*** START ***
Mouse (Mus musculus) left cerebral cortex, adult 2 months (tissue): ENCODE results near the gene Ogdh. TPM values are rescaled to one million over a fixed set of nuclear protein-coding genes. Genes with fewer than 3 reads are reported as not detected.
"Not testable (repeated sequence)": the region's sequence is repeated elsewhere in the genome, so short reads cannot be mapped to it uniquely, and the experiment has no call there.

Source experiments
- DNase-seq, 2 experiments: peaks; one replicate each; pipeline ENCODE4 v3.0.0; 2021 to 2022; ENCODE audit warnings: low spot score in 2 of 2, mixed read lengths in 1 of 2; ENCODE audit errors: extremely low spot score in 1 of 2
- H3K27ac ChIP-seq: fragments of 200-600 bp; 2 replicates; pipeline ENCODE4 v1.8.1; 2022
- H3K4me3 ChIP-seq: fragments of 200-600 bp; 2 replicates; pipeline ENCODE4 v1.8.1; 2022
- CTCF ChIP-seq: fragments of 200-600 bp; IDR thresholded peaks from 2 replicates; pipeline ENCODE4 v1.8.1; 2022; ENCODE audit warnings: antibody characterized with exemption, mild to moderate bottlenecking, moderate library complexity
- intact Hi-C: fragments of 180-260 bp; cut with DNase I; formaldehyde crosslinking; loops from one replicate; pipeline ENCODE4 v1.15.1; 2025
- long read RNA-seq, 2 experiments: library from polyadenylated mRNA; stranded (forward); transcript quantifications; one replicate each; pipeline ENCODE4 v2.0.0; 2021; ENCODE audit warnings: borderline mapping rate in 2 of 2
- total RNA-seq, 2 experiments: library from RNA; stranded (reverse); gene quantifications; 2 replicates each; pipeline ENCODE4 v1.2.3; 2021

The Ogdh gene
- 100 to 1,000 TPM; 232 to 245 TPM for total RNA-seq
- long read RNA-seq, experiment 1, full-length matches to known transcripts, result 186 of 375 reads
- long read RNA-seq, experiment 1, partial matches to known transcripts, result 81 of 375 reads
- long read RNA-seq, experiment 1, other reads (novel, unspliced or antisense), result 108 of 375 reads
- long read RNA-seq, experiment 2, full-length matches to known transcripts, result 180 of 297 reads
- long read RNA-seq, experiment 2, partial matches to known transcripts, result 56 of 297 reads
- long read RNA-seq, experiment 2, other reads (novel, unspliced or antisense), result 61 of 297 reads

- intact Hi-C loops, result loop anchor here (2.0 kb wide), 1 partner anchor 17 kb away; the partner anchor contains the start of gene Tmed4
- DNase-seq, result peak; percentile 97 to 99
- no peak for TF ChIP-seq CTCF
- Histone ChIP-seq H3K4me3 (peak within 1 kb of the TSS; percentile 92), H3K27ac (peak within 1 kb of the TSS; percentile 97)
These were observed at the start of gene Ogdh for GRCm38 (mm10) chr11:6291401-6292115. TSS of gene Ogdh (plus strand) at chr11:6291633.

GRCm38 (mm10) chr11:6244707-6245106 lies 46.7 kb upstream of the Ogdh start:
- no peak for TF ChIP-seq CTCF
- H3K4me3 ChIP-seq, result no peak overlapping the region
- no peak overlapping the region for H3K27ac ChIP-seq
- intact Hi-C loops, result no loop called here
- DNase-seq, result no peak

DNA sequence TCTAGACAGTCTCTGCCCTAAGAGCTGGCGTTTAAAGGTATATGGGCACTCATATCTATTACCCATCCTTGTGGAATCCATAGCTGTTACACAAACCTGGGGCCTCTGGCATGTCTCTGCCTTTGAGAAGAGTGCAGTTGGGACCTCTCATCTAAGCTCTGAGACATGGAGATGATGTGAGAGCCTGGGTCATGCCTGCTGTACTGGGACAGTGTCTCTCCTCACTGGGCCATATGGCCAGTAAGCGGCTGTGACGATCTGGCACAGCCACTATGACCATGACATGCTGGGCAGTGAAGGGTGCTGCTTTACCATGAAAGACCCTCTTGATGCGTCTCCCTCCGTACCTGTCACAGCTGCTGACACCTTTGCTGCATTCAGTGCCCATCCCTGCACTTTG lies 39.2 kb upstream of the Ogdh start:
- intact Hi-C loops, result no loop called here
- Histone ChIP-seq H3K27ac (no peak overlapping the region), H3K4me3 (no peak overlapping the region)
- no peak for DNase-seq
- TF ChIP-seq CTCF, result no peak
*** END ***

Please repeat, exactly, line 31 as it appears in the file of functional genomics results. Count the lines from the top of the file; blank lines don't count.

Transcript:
- intact Hi-C loops, result no loop called here